Although the group was determined to defend their actions in a jury trial, Chittenden County State’s Attorney Thomas J. Donovan unexpectedly dropped the remaining charges against the group on Friday.
“The State gave no explanation,” Plainfield resident Karen Starr said, “but it seems clever to avoid the spectacle of putting seniors on trial for defending future generations and the planet.” Starr was one of 6 arrested after the group locked themselves to the gates of the Williston staging area that is a base of operations for Vermont Gas Systems’ controversial fracked gas pipeline.
Individuals in similar cases have been sentenced with fines, community service and probation, and charges have only been dropped in one other case involving Monkton landowner Jane Palmer.
“It’s unclear whether this latest move to drop charges indicates the state is taking a more favorable view on climate activism, or that Donovan’s campaign for Attorney General is impacting their decision,” Lindsey Gillies, a volunteer organizer with Rising Tide Vermont and a Vermont Gas ratepayer, said.
“This exoneration is something of a success, but we’re not done fighting for the future” Ulrike von Moltke said. “We are considering what our next moves should be, but we are not easily intimidated”.
The group’s charges were dropped “without prejudice” meaning the state could choose to refile the charges at any point within the next year.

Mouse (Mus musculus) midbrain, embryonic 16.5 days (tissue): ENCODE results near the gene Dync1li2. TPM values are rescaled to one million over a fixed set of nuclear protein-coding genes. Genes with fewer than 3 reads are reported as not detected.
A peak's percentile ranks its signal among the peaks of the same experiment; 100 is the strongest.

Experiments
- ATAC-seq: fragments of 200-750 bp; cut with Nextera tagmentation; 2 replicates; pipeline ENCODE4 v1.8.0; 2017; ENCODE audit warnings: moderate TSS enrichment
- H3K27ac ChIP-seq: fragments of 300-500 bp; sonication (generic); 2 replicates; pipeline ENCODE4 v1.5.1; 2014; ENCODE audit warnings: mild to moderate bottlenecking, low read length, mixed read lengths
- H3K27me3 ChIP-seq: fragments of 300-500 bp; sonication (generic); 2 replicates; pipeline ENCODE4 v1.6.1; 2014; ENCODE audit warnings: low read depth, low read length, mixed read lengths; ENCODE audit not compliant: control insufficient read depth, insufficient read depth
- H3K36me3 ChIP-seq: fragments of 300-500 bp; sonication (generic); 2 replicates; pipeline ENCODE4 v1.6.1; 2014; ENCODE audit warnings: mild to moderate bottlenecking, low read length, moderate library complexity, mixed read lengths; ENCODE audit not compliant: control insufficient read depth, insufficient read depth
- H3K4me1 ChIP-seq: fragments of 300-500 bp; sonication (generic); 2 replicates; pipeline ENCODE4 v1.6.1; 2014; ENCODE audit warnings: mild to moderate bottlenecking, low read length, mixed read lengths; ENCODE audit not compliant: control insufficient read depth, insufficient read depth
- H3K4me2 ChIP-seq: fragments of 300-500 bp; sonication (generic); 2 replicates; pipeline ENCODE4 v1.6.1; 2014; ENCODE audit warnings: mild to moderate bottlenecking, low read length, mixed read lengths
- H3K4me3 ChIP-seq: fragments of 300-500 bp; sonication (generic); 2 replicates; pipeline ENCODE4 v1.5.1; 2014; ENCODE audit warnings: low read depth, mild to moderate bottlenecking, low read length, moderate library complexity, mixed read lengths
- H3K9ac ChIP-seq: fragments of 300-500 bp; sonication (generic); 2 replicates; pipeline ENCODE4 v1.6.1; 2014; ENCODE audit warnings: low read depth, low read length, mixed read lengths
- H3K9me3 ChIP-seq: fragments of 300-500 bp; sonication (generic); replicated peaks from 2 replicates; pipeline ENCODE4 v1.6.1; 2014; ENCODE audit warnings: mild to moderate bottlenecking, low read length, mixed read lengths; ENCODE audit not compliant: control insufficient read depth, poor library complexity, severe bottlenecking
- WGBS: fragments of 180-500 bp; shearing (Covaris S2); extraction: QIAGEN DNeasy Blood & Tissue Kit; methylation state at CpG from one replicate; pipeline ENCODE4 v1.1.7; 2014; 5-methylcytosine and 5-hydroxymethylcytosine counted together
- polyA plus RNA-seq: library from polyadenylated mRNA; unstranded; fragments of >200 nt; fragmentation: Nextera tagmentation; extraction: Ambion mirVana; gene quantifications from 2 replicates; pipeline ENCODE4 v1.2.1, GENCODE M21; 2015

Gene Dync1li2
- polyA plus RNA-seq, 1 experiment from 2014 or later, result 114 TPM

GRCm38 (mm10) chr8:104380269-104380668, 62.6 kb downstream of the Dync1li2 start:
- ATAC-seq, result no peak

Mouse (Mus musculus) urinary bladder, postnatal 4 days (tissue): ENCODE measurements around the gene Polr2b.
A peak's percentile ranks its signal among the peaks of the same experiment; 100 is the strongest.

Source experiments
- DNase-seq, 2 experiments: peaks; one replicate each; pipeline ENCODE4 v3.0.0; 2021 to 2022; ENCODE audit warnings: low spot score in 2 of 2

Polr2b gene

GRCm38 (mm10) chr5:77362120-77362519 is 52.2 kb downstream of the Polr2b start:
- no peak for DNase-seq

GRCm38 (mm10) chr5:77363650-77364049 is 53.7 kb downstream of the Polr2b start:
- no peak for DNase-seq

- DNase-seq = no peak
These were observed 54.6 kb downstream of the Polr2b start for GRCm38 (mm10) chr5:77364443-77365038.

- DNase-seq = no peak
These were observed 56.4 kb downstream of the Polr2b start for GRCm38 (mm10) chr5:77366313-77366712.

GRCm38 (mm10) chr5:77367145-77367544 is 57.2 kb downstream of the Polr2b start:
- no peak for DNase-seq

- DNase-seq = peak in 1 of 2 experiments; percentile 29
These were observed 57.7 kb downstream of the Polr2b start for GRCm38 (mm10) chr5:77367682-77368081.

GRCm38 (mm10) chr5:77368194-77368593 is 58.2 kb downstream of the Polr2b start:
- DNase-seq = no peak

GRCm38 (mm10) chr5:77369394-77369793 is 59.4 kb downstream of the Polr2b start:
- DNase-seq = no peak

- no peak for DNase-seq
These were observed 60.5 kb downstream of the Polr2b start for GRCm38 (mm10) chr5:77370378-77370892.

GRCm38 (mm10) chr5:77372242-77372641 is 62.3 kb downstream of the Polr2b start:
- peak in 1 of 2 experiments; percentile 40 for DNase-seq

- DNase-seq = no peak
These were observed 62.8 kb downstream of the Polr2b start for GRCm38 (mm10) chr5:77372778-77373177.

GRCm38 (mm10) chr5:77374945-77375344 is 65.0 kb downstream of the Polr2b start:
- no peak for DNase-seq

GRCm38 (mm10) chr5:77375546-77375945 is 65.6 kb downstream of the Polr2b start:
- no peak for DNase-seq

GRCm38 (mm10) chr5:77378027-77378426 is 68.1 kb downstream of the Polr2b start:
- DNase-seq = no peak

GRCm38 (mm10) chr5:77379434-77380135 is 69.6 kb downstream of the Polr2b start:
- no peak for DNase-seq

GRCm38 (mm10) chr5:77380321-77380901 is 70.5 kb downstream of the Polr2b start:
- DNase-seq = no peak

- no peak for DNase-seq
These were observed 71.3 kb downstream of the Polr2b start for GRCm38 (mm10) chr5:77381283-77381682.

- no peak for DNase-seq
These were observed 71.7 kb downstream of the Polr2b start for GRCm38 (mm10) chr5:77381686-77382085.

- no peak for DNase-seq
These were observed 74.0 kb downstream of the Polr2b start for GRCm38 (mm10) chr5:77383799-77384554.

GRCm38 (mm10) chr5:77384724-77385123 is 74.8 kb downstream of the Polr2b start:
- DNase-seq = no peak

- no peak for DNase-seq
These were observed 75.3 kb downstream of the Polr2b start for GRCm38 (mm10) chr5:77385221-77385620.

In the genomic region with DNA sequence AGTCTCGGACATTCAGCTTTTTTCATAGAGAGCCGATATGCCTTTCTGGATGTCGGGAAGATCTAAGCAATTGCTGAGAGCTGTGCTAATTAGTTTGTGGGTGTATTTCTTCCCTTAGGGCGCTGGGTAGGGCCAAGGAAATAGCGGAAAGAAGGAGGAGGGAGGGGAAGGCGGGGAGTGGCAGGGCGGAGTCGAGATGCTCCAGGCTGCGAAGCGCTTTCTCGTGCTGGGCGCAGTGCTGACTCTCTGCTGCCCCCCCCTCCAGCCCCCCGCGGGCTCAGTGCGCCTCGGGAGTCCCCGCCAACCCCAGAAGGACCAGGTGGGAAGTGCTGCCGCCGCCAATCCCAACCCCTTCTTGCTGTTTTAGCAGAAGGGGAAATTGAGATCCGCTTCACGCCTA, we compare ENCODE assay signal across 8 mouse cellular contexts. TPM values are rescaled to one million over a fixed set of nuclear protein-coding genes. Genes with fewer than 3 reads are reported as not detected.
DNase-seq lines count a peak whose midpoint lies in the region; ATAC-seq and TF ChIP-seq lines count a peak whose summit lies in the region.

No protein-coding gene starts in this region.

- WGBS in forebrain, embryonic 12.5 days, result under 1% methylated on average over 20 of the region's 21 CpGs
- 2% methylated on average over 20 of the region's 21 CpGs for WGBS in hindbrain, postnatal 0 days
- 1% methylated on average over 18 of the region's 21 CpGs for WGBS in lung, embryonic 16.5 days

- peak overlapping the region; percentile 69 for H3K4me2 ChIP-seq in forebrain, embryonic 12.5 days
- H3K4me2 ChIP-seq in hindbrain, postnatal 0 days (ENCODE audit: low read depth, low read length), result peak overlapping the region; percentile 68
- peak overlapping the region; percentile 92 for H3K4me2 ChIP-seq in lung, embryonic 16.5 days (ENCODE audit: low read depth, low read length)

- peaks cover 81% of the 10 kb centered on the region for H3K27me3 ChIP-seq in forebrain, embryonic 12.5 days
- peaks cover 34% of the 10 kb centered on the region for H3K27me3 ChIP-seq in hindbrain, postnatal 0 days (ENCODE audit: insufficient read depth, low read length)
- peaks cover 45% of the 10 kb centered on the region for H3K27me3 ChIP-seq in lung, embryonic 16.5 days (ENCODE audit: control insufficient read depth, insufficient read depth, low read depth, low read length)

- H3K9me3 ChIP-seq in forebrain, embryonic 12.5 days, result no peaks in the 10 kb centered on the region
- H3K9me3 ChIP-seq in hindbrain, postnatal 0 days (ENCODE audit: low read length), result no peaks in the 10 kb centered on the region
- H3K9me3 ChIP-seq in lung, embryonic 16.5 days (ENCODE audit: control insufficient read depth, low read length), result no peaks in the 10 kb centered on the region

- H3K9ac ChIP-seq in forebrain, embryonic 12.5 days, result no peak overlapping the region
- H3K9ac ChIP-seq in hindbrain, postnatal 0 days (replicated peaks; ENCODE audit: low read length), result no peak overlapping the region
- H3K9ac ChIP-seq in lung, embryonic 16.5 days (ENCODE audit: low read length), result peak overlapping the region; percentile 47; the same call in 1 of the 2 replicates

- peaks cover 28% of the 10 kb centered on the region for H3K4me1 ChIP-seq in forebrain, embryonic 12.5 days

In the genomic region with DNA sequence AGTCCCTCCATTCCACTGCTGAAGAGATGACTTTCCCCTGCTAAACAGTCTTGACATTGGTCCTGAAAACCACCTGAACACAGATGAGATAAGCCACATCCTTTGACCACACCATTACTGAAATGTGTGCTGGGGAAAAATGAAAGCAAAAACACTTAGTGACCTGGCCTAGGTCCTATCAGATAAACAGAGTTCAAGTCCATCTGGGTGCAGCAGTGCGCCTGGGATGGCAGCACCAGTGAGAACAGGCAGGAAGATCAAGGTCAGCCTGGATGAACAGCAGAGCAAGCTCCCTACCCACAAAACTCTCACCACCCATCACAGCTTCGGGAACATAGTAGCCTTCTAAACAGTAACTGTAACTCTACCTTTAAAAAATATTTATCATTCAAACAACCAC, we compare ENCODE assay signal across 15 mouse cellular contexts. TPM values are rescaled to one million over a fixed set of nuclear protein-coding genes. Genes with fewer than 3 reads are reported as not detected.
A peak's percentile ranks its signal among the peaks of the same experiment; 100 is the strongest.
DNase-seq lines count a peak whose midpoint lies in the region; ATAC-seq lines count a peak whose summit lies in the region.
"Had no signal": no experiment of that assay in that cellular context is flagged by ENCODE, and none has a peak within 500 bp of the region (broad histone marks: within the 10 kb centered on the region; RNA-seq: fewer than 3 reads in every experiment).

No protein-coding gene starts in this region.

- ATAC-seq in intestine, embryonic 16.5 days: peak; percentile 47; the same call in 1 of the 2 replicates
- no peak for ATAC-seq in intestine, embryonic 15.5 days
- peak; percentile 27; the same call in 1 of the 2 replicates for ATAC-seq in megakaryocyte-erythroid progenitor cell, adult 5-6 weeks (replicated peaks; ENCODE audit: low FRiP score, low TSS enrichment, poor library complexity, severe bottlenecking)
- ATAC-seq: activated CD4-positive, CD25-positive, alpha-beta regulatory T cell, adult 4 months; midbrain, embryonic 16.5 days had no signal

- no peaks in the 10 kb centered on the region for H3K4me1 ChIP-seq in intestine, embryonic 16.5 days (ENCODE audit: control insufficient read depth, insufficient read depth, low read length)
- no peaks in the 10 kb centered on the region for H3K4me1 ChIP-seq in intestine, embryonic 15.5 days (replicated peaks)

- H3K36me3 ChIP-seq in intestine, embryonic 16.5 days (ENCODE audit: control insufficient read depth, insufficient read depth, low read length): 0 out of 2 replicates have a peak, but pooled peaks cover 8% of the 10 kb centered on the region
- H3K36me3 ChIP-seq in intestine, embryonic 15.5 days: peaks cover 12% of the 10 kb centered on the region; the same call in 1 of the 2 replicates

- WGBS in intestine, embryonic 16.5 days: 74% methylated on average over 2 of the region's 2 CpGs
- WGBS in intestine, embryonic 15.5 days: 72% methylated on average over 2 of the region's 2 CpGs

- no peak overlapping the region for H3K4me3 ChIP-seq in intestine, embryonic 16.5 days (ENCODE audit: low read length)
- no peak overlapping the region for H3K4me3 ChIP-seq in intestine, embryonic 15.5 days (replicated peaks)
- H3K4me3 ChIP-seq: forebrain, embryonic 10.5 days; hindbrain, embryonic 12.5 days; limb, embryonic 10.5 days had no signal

Peggy Benoit, of Mohwak heritage, said, “I have a moral obligation, a sacred responsibility to protect Mother Earth and her children not yet born.” Benoit was one of those arrested in September.
The Williston 6 are particularly concerned about this pipeline because it is an expansion of fossil fuel infrastructure and would increase the use of fracked gas in the state. “Fracked methane, also known as natural gas, is not only not clean and safe, as VT Gas would like us to believe , but it is actually many times more potent as a greenhouse gas than carbon dioxide during the first 10-20 years of its release to the atmosphere,” Sharon resident Douglas Smith said. “New peer-reviewed studies from Harvard University demonstrate that methane leaks from fracking in the United States alone are far larger and more extensive than the US EPA or the industry have been willing to admit. This is devastating news and completely scuttles the notion that fracked gas is a ‘transition’ fuel to a renewable energy future.”
Smith is the partner of the late Nina Swaim. They were both arrested in September, but Swaim passed away in October.
“We have an obligation to be stewards of the climate that my grandchildren depend on because elected officials are not fulfilling their legal duty as trustees of our commons for present and future generations,” he said.
The Williston 6 are Fred Wolfe, 85, of Strafford, Vt.; Ulrike von Moltke, 71, of Sharon, Vt.; Karen Starr, 63, of Plainfield, Vt.; Peggy Benoit, 62, of Rutland, Vt.; Doug Smith, 75, of Sharon, Vt.; Nina Swaim, of Sharon, Vt.
The Williston 6 are the 5 surviving members of a group of elders who continue to refer to themselves as “the Williston 6” in a gesture of affection for their late comrade, Eleanor “Nina” Swaim. Nina died last October, shortly after declaring her intentions to take the case to trial with her co-defendants.